Camping Guest Post – My Camping Trip

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I’ve got another guest post for you today. All photos belong to the guest poster.

Every summer, my family has a Great Camping Trip and I’ve been going since I was about six.  My father is a huge outdoors fan and is basically the heart and soul of our planning, hiking, and camping.  Perhaps it’s because of I was raised on minimalist camping, but I didn’t even understand what “car camping” or “cabin camping” was for many years.  Camping, to me, meant carrying everything you need on your back, which encourages you to give up a lot of things you don’t need.  (Mind you, I always managed to bring at least one small paperback with me.  No need to be without reading material.) I learned to pack my clothes for a week into a single gallon-sized ziplock bag.  Our food was light, our tents were small, our extras comforts were minimal.

The night before a GCT, we would all be cramming things into my dad’s collection of ancient external frame and highly uncomfortable backpacks (we’ve since updated, but not that recently).  Each pack would be weighed and each person would try it on to see just how much they thought they could carry.  It was a time for bragging, but also a time for admitting to being a wimp.  I still remember the year we went when I figured out that my dad was approximately three times my age (20 or so) and was still carrying twice as much weight (my pack was near 30 lbs).

Back when I was six, I didn’t go on the long trips.  I only started those when I got to be about 11 or 12.  I remember the first time I got to go on the Big One.  This trip entailed traveling across a basin surrounded by mountains (Uinta Mountains in Eastern Utah) about 7-10 miles a day.

We would hike from early morning until afternoon, until we got to a new lake, make camp, fish, eat, and then fall into our sleeping bags, exhausted.  Usually the next day we would pack up and move another 7-10 miles to the next spot.  Occasionally, we would rest for a day between hikes, but not always.  It was hard, but it was so rewarding.  Despite living for a week with aches and blisters and very poor sleep (we don’t carry much in the way of padding to sleep on), it was so thrilling to be out in such a remote location.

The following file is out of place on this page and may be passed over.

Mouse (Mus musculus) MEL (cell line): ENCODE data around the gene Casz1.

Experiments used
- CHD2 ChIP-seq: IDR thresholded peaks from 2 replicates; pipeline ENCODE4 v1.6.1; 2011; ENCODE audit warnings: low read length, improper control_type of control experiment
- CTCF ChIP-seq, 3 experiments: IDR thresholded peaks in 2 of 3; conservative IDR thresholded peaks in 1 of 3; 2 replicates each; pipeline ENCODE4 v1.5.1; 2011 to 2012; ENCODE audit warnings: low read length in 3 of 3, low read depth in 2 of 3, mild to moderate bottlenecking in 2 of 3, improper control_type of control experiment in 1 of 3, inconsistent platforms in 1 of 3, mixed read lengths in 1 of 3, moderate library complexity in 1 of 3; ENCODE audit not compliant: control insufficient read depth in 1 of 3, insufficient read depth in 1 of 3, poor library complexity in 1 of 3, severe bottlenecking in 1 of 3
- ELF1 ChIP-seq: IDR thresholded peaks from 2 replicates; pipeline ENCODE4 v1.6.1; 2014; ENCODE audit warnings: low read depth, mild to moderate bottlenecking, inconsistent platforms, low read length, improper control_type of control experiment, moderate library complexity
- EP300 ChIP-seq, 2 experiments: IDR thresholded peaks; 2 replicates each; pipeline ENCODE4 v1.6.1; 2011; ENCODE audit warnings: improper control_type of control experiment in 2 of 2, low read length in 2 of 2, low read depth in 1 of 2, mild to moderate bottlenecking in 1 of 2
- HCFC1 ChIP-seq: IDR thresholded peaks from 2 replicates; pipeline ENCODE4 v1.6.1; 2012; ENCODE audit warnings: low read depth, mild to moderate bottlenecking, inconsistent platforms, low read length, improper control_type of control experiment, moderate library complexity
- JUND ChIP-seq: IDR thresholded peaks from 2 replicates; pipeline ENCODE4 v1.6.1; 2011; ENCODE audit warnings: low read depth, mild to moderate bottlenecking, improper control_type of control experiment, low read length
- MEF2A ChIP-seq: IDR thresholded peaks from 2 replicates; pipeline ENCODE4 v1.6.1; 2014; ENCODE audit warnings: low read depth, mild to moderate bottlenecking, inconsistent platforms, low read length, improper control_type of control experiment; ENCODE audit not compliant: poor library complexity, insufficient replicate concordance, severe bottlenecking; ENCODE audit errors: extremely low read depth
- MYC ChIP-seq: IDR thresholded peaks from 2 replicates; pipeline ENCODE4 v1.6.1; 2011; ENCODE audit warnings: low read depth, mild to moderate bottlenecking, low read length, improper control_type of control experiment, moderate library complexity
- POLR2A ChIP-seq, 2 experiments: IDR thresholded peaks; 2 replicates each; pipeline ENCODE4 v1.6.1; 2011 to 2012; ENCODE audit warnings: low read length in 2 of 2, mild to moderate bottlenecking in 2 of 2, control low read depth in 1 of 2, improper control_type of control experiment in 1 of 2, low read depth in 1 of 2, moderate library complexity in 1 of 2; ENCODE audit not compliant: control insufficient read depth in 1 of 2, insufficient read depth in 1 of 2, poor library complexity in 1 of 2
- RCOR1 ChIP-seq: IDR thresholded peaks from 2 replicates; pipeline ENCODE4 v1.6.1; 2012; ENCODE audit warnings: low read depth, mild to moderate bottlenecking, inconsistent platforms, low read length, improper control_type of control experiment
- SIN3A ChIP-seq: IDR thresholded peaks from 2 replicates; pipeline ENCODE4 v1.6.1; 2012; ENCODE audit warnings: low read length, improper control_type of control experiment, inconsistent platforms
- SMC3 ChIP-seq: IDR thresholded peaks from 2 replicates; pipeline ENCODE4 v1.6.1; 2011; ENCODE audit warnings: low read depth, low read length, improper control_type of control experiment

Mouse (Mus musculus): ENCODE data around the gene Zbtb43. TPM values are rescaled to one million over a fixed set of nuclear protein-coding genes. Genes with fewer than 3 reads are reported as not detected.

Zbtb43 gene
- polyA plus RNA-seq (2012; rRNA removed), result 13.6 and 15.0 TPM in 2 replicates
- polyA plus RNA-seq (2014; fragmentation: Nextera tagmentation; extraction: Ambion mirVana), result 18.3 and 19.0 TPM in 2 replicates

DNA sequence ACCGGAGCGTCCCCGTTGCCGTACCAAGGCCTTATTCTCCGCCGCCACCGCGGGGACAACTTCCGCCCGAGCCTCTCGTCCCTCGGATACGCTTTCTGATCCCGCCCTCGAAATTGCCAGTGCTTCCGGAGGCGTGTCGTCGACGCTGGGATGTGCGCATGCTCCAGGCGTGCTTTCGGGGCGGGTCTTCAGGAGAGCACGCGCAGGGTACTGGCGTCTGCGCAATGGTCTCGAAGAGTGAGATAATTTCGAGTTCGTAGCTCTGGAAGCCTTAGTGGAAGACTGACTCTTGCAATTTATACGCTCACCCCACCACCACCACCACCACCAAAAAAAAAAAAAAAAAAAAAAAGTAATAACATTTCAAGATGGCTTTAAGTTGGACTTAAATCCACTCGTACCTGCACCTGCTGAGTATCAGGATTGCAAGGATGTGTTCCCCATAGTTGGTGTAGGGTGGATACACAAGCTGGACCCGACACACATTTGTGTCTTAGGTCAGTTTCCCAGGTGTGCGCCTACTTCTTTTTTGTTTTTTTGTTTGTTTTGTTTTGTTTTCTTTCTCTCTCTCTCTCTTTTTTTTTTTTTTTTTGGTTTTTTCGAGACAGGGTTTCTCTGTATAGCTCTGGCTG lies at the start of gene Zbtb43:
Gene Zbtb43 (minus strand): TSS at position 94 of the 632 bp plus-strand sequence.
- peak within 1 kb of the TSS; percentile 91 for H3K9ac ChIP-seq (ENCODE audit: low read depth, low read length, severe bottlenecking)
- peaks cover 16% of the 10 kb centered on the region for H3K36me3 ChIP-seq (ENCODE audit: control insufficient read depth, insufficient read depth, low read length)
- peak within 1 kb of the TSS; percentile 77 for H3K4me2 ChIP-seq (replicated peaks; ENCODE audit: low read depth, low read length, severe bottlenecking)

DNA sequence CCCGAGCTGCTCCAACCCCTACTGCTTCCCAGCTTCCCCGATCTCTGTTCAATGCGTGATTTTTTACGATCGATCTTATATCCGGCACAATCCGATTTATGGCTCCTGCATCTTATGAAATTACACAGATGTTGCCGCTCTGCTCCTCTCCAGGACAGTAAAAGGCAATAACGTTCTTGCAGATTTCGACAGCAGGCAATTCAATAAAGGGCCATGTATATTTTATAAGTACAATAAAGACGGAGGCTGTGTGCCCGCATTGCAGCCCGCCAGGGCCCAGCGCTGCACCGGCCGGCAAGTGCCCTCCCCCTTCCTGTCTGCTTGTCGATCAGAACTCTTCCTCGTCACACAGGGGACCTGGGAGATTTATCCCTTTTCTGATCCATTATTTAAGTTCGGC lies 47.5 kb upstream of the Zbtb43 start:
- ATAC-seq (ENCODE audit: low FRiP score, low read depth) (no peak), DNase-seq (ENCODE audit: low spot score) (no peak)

I think that is the best part about camping where we went.  Very rarely we would run into other hikers and campers.  It was a time to escape from the craziness of modern living and your regular life to be in a peaceful and beautiful place.  Even if hauling my butt up the almost-70-degree-incline 50-foot unnamed (because no on should be crazy enough to climb it) pass led to utter exhaustion, there was still a sense of accomplishment and the thrill of being on top of the world looking down.  I imagine that is how extreme mountain climbers feel.

Of course, camping like this has its drawbacks.  The food is anything but gourmet.  The sleeping arrangements, as I mentioned, are uncomfortable.  And there is the latrine.  We have a special little shovel and always nominate a strong and unlucky individual to find a place close enough to camp to find at night without getting lost, but also offering some privacy.  And then they dig.  The deeper the hole, the more time before you have to dig another (assuming you stay in one place for a few days).

It certainly makes the trips to do your business shorter.  Most of us will wait as long as possible before giving in.  All these things are small prices to pay, I think, for the privilege of being surrounded by such beauty and serenity.  I’ll be the first to admit, I like car camping.  You can bring lots of things you can’t when you are carrying it all on your back.

But even if you’re a car-camper-only kind of person, everyone should try this kind of camping at least once.  If only to say you’ve dug a latrine :)

Author Bio:
Melissa is a reluctant academic librarian longing for a public library job (preferably in the children or teen area).  Her secret love, aside from reading of course, is minimalist camping.  She blogs about books and bookish experiences (and very occasionally about camping trips) at One Librarians Book Reviews.

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